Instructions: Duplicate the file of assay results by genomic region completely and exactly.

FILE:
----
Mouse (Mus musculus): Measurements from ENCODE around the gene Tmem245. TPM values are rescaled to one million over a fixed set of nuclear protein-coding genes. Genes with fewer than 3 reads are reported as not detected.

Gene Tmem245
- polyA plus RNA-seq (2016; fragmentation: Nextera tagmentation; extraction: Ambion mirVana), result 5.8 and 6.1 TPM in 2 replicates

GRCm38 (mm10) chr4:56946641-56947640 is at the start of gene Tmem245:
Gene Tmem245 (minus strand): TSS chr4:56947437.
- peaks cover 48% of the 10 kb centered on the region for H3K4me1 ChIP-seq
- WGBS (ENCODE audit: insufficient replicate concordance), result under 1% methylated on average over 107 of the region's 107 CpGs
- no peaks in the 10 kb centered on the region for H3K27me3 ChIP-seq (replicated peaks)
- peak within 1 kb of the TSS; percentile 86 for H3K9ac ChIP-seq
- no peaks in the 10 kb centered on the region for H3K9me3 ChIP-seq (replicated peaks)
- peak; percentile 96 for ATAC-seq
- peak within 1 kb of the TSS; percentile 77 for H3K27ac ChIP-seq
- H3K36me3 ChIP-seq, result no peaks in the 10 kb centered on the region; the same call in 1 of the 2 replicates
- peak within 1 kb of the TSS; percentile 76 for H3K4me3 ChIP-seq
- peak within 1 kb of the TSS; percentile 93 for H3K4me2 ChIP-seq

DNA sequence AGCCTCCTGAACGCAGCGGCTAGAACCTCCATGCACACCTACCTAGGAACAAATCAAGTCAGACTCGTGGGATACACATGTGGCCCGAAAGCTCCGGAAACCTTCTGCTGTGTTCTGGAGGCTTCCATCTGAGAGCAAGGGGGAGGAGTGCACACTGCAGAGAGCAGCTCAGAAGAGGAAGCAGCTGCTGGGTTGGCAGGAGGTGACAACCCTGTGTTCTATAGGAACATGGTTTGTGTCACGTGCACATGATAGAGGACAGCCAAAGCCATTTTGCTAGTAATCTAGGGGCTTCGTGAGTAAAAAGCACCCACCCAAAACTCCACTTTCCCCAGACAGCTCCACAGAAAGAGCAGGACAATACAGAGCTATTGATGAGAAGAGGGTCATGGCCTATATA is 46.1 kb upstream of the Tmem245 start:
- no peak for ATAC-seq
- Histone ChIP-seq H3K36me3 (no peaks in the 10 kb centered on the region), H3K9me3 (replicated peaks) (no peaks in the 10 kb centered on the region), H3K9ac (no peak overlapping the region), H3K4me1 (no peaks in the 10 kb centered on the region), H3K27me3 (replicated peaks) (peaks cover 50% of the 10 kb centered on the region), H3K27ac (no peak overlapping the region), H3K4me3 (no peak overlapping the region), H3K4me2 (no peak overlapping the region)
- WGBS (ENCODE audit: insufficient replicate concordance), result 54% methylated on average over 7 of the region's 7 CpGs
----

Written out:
Mouse (Mus musculus): Measurements from ENCODE around the gene Tmem245. TPM values are rescaled to one million over a fixed set of nuclear protein-coding genes. Genes with fewer than 3 reads are reported as not detected.

Gene Tmem245
- polyA plus RNA-seq (2016; fragmentation: Nextera tagmentation; extraction: Ambion mirVana), result 5.8 and 6.1 TPM in 2 replicates

GRCm38 (mm10) chr4:56946641-56947640 is at the start of gene Tmem245:
Gene Tmem245 (minus strand): TSS chr4:56947437.
- peaks cover 48% of the 10 kb centered on the region for H3K4me1 ChIP-seq
- WGBS (ENCODE audit: insufficient replicate concordance), result under 1% methylated on average over 107 of the region's 107 CpGs
- no peaks in the 10 kb centered on the region for H3K27me3 ChIP-seq (replicated peaks)
- peak within 1 kb of the TSS; percentile 86 for H3K9ac ChIP-seq
- no peaks in the 10 kb centered on the region for H3K9me3 ChIP-seq (replicated peaks)
- peak; percentile 96 for ATAC-seq
- peak within 1 kb of the TSS; percentile 77 for H3K27ac ChIP-seq
- H3K36me3 ChIP-seq, result no peaks in the 10 kb centered on the region; the same call in 1 of the 2 replicates
- peak within 1 kb of the TSS; percentile 76 for H3K4me3 ChIP-seq
- peak within 1 kb of the TSS; percentile 93 for H3K4me2 ChIP-seq

DNA sequence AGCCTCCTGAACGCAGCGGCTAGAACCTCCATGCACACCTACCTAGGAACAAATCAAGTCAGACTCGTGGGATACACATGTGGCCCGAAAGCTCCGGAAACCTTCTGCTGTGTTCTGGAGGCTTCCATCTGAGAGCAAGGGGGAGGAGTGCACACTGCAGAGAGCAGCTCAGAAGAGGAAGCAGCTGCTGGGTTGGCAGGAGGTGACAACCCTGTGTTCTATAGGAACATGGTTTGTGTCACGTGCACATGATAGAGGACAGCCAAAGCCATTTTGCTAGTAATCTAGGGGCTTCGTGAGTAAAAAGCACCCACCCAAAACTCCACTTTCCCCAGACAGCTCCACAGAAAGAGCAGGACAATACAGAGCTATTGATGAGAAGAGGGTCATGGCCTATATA is 46.1 kb upstream of the Tmem245 start:
- no peak for ATAC-seq
- Histone ChIP-seq H3K36me3 (no peaks in the 10 kb centered on the region), H3K9me3 (replicated peaks) (no peaks in the 10 kb centered on the region), H3K9ac (no peak overlapping the region), H3K4me1 (no peaks in the 10 kb centered on the region), H3K27me3 (replicated peaks) (peaks cover 50% of the 10 kb centered on the region), H3K27ac (no peak overlapping the region), H3K4me3 (no peak overlapping the region), H3K4me2 (no peak overlapping the region)
- WGBS (ENCODE audit: insufficient replicate concordance), result 54% methylated on average over 7 of the region's 7 CpGs